Jeb Bush's Reform and Growth Act of 2017 - reduces the current number of tax brackets from seven to three with a top rate of 28%. Long term capital gains and qualified dividends are taxed at a marginal rate of 20%. The standard deduction everyone is eligible for is increased from $6,300 to $11,300 for single filers and from $12,600 to $22,600 for joint filers. It eliminates the personal exemption phase out and the limitation on itemized deductions. State and local income tax deductions would be eliminated as would the Alternative Minimum Tax (AMT) and the Net Investment Income Tax that's part of the Affordable Care Act (3.8%). The EITC is doubled for childless filers and taxpayers over 67 are exempt from employee-side payroll taxes. Estate taxes are removed. All interest income is taxed at the lower capital gain and dividend tax rates. Now for businesses, the corporate rate is cut to 20%. Capital investments are fully deductible in the year they are purchased. A territorial tax system is put in place and allows for 100% exemption on dividends received from controlled foreign subsidies. The plan also offers a one-time repatriation tax of 8.75% on deferred profits. All other corporate tax expenditures are eliminated. The corporate AMT is eliminated and interest expense deductions are removed as well. See the Tax Foundation coverage of the plan.

Donald Trump's "Tax Reform That Will Make America Great Again" Plan - reduce the current number of tax brackets from seven to four with a top tax rate of 25%. Single/joint filers making under $25,000/$50,000 would have a tax rate of 0%. It eliminates the AMT and Net Investment Tax from the Affordable Care Act (3.8%). The Estimate Tax is also eliminated. Carried interest gets taxed as personal income instead of at dividend/capital gain rates. Corporate taxes get lowered to a rate of 15% and deferral of foreign income is eliminated. A one-time repatriation scenario would be enacted to allow funds brought home at a tax rate of 10%. Pass-through businesses are taxed at a rate of 15% like regular corporations. It will reduce or eliminate Personal Exemption Phaseout and the Pease limitation on itemized deductions. There will also be other corporate loopholes that get eliminated if they favor special interest. See the Tax Foundation coverage of the plan.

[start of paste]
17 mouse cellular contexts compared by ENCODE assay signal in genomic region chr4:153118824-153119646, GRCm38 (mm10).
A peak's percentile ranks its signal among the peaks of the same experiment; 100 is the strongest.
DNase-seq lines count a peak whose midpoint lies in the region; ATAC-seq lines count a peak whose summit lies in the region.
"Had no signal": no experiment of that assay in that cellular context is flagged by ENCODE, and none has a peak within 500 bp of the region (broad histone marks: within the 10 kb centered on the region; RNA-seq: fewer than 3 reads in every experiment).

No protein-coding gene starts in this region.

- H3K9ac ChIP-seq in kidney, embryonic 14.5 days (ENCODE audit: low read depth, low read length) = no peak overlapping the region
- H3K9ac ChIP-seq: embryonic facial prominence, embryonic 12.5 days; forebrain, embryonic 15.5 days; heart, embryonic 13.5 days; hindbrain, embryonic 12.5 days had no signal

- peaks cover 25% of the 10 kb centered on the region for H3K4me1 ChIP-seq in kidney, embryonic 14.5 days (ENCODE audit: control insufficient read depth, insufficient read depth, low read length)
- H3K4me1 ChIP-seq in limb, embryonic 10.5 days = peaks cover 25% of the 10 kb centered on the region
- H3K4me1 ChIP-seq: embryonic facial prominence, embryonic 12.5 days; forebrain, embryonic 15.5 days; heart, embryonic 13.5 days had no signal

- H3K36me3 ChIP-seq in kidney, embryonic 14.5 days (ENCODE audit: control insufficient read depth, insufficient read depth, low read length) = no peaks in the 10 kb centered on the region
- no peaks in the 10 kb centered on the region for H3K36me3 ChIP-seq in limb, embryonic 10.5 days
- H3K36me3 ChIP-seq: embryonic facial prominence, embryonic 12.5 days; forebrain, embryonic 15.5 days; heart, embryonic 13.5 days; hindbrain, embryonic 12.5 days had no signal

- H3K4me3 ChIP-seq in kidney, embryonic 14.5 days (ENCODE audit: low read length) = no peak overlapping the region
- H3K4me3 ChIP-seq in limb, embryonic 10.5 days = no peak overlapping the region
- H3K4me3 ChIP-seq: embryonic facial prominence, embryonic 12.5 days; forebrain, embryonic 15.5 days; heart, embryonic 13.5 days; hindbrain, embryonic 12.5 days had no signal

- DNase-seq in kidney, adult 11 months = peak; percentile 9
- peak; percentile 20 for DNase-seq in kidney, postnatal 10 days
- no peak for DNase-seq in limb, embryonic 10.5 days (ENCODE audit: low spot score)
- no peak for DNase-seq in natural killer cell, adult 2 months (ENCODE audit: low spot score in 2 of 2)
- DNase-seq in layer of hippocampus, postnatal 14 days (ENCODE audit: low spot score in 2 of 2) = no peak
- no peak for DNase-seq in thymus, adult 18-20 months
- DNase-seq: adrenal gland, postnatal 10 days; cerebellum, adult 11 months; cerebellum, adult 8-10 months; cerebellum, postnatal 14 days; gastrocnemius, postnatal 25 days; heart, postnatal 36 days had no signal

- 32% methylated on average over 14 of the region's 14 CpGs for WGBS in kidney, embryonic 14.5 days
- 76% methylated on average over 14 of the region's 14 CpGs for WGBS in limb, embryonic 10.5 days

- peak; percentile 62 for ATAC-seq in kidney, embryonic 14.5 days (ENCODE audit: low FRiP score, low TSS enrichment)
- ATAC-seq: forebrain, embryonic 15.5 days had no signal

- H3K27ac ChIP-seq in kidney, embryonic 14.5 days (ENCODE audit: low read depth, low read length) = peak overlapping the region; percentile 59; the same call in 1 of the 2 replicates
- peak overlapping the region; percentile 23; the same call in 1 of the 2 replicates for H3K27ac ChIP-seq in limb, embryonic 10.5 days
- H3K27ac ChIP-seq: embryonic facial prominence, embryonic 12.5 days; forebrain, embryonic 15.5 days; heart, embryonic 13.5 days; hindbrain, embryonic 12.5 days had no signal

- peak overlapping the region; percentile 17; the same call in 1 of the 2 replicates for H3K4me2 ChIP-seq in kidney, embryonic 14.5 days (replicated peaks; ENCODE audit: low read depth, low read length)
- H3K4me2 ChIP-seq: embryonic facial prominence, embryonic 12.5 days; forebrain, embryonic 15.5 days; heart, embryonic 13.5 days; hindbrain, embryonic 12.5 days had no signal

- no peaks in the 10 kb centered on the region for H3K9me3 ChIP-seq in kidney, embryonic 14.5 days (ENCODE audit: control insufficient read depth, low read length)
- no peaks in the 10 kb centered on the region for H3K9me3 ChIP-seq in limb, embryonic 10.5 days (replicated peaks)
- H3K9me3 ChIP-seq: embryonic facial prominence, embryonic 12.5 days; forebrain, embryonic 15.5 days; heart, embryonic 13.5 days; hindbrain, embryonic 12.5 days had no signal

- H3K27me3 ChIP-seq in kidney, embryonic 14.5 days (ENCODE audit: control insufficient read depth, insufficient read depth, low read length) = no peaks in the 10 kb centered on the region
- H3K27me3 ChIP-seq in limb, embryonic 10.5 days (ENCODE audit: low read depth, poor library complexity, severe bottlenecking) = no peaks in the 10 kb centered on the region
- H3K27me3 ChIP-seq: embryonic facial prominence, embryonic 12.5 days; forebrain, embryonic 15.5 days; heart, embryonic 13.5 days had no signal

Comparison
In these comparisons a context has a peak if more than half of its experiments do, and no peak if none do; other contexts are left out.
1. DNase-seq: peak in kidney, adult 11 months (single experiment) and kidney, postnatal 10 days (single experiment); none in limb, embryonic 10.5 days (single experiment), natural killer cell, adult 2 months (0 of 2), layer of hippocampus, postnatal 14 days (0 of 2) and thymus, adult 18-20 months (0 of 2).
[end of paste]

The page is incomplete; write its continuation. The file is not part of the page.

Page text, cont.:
Ted Cruz's "The Simple Flat Tax" - eliminates tax brackets and replaces it with a single flat tax of 10% regardless of income source (wages, capital gains, dividends, etc). A family of 4 making $36,000 or less pays no taxes. The standard deduction becomes $10,000 with a $4,000 personal exemption. All tax credits are eliminated except the Child Tax Credit and EITC. A Universal Savings Account is setup with $25,000 per year in tax-deferred dollars. Payroll taxes are eliminated as is the estate tax. The corporate tax system is replaced by a subtraction-method Value Added Tax (VAT) with a rate of 16% that is origin-based in nature. Businesses can deduct full cost of business equipment immediately. Taxes on profits earned overseas are eliminated. See the Tax Foundation coverage of the plan.

Bernie Sanders' "How To Pay For My Propsals" - force CFC's to repatriate and continuously pay taxes held abroad. Implement a financial transaction tax of 0.5% on stocks, 0.15% on bonds, and 0.005% on derivatives. The Social Security contribution cap would be raised to $250,000. Carried interest would be taxable as ordinary income. Implement a 0.2% payroll tax on wages. Eliminate like-kind exchange rules and minority valuation discounts. Fossil fuel subsidies and handouts would go away. Setup a 6.2% income-based healthcare premium for employers, a 2.2% income-based healthcare premium paid by households, tax capital gains and dividends as ordinary income, limit tax deductions for the rich, and adjust the estate tax. See the Tax Foundation coverage of the plan.